A few months ago, after performing considerable online research and talking with club members, I purchased a Cardo Scala Rider G4 headset to have a wireless connection to my my Garmin Zumo 550 GPS receiver. For some time, I had been using a wired hookup between my GPS and my favorite ear buds (Etymotic ER-6i's, which are unfortunately no longer being made), but I really wanted to "cut the cords." If feasible, I also wanted a headset that would also allow me to receive phone calls while riding. One week out of every five, I am on-call for work and have been very hesitant to ride for fear of missing one of these work-related call outs (missing one could result in time off-without pay). After considering both the Sena SMH-10 and Cardo's Scala Rider G4, I settled on the G4 headset, especially after positive recommendations by fellow club member and G4 user Paul Winter.
The G4 kit consists a base unit, which you attached to your helmet using either a clamp fit, or if necessary, with an adhesive mounting pad. The standard base includes a boom-style microphone and two small speakers with Velcro backing to mount inside the helmet.
The standard base unit should work well in most full face and three-quarter face helmets. For those with very tight –fitting full-face helmets, an optional base is available with a wired microphone instead of the boom mic. The transmitter/receiver (shown below) mounts to the base by sliding into the base.
The transmitter/receiver uses a Bluetooth connect with your GPS or cell phone. Unlike many older Bluetooth headsets, which are mono audio, the Scala Rider G4 supports stereo Bluetooth. This is a great improvement if you are a rider who likes to listen to music or XM radio from your GPS, while riding.
Placement of the base unit's speakers inside your helmet is critical if you want to have sufficient volume for clear communications. The speakers need to be mounted such that they are directly over your ears when the helmet is being worn. Speaker placement is probably less of a problem if you do not wear ear plugs while riding, but is very important if you do wear ear plugs and this is something that I always do. I was never completed satisfied with the speaker volume and began to explore ways to use ear buds with the Scala Rider G4.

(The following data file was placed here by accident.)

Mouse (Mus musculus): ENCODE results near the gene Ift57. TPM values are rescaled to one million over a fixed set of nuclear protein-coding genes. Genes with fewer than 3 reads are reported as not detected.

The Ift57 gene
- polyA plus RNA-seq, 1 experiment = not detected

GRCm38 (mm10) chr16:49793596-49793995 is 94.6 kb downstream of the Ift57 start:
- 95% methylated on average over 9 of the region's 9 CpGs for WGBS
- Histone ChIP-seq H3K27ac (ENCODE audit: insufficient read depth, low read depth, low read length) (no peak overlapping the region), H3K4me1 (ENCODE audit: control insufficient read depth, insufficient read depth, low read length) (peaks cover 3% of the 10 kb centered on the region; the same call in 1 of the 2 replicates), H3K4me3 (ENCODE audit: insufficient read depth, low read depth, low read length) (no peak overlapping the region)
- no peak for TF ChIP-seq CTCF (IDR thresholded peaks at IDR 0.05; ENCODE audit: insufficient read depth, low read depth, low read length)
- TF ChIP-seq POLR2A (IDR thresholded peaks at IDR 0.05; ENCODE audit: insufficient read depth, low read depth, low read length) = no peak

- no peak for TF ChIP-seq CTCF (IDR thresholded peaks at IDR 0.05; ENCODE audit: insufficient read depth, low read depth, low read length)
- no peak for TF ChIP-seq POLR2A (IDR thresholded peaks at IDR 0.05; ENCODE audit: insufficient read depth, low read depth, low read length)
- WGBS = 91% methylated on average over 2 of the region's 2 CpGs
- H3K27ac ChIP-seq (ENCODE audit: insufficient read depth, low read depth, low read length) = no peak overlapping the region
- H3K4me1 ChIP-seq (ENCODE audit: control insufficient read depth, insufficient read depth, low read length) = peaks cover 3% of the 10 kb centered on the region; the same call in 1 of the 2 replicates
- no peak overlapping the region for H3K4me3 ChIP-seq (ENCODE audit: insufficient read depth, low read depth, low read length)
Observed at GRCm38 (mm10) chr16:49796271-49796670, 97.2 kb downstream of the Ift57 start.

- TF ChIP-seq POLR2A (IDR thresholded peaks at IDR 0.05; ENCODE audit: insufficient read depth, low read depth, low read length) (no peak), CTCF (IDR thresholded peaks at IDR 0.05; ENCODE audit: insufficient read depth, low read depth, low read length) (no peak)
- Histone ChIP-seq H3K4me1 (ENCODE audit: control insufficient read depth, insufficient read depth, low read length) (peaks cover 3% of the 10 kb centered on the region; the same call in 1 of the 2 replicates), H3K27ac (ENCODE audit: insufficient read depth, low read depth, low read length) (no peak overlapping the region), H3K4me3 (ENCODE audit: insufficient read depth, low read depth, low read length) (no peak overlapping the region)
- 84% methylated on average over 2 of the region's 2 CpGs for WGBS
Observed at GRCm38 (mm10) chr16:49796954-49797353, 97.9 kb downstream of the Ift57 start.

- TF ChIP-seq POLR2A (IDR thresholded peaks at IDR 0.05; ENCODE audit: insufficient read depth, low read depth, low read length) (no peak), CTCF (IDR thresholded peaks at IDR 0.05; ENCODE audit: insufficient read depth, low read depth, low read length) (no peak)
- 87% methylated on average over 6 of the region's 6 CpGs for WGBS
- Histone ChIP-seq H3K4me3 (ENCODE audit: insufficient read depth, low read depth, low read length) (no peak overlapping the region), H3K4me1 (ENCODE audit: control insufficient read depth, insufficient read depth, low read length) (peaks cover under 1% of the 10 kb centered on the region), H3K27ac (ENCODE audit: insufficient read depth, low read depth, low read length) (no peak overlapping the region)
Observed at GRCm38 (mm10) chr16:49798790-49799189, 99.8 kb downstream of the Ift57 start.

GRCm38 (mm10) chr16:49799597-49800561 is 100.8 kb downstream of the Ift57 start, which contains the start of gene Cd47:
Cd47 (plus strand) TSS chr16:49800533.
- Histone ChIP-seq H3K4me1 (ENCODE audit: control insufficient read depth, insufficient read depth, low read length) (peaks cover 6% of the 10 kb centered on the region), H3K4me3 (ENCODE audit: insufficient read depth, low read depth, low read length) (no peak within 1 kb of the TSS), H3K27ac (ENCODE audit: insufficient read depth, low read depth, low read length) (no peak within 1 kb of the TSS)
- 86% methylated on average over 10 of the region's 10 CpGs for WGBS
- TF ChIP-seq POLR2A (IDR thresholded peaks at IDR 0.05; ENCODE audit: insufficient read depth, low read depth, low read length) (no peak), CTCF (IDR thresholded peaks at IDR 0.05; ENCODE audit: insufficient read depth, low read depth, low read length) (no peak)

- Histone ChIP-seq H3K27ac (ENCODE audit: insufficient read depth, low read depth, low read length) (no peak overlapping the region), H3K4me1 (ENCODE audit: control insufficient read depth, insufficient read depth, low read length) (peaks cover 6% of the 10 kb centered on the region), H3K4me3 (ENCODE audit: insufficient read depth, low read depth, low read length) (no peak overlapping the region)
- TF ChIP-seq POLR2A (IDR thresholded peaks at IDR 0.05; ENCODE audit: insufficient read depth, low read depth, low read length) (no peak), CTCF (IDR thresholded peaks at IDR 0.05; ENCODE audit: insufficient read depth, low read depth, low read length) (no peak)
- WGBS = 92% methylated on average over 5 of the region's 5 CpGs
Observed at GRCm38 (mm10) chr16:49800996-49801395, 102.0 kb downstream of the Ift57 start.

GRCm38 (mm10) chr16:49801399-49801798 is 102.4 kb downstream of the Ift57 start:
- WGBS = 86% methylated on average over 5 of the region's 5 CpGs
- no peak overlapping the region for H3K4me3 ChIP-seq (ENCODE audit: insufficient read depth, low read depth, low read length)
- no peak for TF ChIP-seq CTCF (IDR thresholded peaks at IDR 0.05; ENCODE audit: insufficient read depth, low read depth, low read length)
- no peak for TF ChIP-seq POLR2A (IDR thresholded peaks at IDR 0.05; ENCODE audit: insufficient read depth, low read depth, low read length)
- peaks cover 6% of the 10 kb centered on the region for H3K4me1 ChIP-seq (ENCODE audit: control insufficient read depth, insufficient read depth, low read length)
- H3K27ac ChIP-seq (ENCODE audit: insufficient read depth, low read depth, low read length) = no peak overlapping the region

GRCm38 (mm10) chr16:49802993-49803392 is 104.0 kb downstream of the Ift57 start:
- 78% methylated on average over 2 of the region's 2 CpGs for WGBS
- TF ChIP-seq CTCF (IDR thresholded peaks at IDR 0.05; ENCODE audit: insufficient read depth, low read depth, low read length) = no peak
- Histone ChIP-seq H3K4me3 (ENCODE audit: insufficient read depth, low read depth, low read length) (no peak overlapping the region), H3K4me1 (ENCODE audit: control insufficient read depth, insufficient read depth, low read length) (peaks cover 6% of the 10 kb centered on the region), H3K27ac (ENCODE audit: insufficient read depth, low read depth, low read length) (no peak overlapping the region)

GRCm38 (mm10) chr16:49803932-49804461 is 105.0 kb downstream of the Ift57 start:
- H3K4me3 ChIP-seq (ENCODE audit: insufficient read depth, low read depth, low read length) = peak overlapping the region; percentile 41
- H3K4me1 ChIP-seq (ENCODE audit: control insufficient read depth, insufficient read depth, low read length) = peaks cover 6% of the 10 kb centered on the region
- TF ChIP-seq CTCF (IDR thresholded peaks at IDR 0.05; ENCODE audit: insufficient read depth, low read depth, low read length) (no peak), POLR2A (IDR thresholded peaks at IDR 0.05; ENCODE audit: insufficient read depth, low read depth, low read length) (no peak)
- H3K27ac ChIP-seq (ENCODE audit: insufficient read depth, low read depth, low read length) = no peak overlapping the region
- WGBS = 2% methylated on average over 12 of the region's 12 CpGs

I saw a post on ADVRider.com where an individual, Eileen Kelleher (aka JetGrl), had modified her G4 base to replace the helmet-mount speakers with a 3.5mm stereo plug for ear buds. I learned that the base unit, which you mount to your helmet, includes a small circuit board to which the speaker leads are soldered. It turned out that Eileen Kelleher had been offering her services to make the same modification for a few other ADVRider inmates. (Members of the ADVRider forum are referred to inmates in this asylum.)
Not being an experienced user of a soldering iron and not being inclined to destroy my base unit's circuit board, I contacted Eileen, shipped her the base module, and in slightly more than one week, I received my modified base module. If you are soldering-challenged like me, her $35 charge (which included the return shipping) seems very reasonable. Installation of the 3.5mm plug makes for a very clean configuration, as you can see from this photo.
Having tested the modified unit using my Etymotic ER-6i ear buds, the output volume is significantly improved. The only initial criticism was that the volume adjustment increments were not quite incremental as I would like when using the ear buds versus when using the speakers. Fortunately some experimentation with setting the audio output level on my GPS versus the audio output setting on the Scala Rider G4 eventually arrived at very satisfactory sound output level and the level control desired.
The Scala Rider G4 is an excellent Bluetooth-type headset that I can strongly recommend. If you have been less-than-satisfied with the G4 speaker volume, of if you prefer using ear buds while riding, making the ear bud modification to the base module can significantly improve the headset's functionality.